Today, Governor @GavinNewsom announced details on how CA plans to modify the Stay-At-Home order in the future.
These modifications are based on science, health & data & will happen in 4 stages: pic.twitter.com/KUDhu7sowk
I've mentioned the discussions about why New York City and Seattle had such different coronavirus outcomes. There was a long write-up in the New Yorker arguing that it was because the state of Washington and Seattle let the scientists lead the response.
I am trying to read obituaries of the people we've lost to COVID-19, to keep the numbers from making me numb to the tragedy. This one for Cesar Quirumbay hit me particularly hard.
David Roberts at Vox argues that we should electrify the postal fleet. I found it to be a convincing argument!
Now for some things that made me smile this week:
I love the flamingos out and about at the Denver Zoo. This was my favorite take on it:
Apparently, when someone asked Dr. Fauci who should play him in the movie, he jokingly said Brad Pitt. Brad Pitt obliged:Two households, both alike in dignity,— Angela Mayfield (@pinkrocktopus) April 28, 2020
in fair Verona, where we lay our scene,
from ancient grudge break to new mutiny, where civil blood makes civil hands unclean. https://t.co/P3KU58Cztl
Puffins!ED: Daddy, there’s a monster under my bed!— Tom Glasson (@tomglasson) April 25, 2020
ME: Yeah, alright buddy. See, there’s noth— oh....my....god. pic.twitter.com/R1ppQXIfD5
Also me:A friend of mine was out on the Treshnish Isles near Mull today and got some great footage of puffins. These birds are completely unfazed by humans. Oh, and you’ll want the sound on.— Iain Cameron (@theiaincameron) April 24, 2020
🎥 Lawrie Cameron pic.twitter.com/xTWaE88ZeC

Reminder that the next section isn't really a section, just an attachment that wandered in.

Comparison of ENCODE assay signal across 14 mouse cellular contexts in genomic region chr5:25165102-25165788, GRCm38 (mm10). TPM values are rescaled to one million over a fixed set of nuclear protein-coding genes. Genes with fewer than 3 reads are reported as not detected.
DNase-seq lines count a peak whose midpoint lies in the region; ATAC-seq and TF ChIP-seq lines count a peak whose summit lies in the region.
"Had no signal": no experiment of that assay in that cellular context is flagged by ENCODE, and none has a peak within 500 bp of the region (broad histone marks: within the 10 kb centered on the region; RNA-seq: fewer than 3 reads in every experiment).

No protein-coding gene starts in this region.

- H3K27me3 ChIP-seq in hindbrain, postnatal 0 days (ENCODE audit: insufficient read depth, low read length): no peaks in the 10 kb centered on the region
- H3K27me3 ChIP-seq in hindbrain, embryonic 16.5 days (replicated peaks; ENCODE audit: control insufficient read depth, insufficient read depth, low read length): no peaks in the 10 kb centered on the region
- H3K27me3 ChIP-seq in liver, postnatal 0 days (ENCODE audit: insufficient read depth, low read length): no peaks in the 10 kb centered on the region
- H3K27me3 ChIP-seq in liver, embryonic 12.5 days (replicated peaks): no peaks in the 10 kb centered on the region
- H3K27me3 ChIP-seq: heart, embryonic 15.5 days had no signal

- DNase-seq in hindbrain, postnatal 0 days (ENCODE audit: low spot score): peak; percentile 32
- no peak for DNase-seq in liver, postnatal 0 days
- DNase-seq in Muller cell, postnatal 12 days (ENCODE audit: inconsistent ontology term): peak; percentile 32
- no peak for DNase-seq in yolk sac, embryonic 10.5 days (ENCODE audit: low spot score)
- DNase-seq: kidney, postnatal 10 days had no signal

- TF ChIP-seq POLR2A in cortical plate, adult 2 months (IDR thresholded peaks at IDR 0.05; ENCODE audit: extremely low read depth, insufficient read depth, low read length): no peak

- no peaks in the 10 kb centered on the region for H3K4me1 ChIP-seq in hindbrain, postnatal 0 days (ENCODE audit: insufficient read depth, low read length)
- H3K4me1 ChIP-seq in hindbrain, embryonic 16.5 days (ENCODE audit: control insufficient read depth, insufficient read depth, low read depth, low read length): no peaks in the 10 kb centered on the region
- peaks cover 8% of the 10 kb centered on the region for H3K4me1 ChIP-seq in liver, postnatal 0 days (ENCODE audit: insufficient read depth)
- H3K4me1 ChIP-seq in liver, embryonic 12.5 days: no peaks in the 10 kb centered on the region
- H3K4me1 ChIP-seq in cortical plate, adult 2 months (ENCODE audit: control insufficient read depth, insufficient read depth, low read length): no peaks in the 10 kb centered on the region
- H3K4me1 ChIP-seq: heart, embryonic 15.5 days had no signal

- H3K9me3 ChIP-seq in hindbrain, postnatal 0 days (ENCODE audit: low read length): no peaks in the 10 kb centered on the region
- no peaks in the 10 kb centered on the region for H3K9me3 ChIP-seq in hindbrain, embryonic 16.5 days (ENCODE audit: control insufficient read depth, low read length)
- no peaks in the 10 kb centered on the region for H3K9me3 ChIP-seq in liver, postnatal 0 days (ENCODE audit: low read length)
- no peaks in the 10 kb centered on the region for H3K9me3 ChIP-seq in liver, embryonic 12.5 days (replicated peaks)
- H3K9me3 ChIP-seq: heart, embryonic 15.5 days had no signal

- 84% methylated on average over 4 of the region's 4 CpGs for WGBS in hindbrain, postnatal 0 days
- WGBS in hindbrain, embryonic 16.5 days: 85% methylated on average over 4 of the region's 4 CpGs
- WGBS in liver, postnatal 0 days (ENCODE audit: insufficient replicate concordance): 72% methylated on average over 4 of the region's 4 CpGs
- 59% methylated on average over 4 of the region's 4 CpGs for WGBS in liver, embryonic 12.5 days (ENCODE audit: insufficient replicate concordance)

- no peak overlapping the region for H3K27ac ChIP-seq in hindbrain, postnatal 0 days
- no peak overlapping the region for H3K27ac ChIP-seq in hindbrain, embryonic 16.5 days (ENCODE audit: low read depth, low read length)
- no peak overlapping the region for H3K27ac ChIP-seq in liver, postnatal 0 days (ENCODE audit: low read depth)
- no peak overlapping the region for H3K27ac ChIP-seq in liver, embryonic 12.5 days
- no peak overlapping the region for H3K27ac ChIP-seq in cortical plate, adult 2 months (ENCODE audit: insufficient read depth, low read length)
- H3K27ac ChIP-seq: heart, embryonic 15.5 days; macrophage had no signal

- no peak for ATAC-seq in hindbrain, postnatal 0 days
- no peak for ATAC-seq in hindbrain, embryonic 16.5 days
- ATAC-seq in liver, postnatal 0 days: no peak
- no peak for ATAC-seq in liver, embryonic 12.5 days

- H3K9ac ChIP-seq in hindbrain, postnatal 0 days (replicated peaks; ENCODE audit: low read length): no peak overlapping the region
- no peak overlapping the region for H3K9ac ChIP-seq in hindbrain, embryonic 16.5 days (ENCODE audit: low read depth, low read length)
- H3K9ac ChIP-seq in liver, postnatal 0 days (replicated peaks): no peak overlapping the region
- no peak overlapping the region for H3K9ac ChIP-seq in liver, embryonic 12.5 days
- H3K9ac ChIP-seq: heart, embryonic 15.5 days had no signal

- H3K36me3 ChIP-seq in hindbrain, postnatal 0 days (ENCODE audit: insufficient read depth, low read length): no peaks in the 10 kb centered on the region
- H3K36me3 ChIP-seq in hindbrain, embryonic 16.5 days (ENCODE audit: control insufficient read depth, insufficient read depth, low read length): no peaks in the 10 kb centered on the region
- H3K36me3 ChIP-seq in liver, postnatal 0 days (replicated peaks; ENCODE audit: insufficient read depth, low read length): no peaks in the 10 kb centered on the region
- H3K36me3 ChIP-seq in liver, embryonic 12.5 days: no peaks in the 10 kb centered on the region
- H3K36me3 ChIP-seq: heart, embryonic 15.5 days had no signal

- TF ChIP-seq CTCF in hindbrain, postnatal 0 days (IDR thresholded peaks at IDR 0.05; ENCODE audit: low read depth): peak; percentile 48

This is beautiful:Hell your name is safe with me https://t.co/9xqReXEypw— Annearchy (@xzqx) April 29, 2020
This thread about Rebecca Black made me happy. So we went and listened to some of her recent music last night and it is pretty good!A watercolor sunset over this mountain scene reveals ridge after ridge @BlueRidgeNPS. Pic by Swapnil Kekre (https://t.co/7u0uZGuWtK) #NorthCarolina pic.twitter.com/3CB5aGlCh3— US Department of the Interior (@Interior) May 2, 2020
Rebecca Black's journey as an artist, though she was once best known for the viral sensation "Friday," is more accurately a story of queer resilience and empowerment through unapologetic ownership of her authentic self, both as an artist and in community. In this essay I will— Sam Dylan Finch (@samdylanfinch) May 1, 2020
I love this:
Prince Edward Island is taking the bear hunt idea seriously!Day forty-whatever of shelter-in-place, I finally got my act together to share squid science with the neighborhood! From each according to her ability . . . pic.twitter.com/jUD1PBjYPP— Danna Staaf (@DannaStaaf) April 30, 2020
Happy weekend, everyone! I think our trip to the beach last night will be our only outing, but the weather is nice and my hammock calls to me....📅 2nd May 2020— Rabbit of the Day 🐰 (@RabbitoftheDay) May 2, 2020
🐰 Jasper pic.twitter.com/02Wi8Tblsk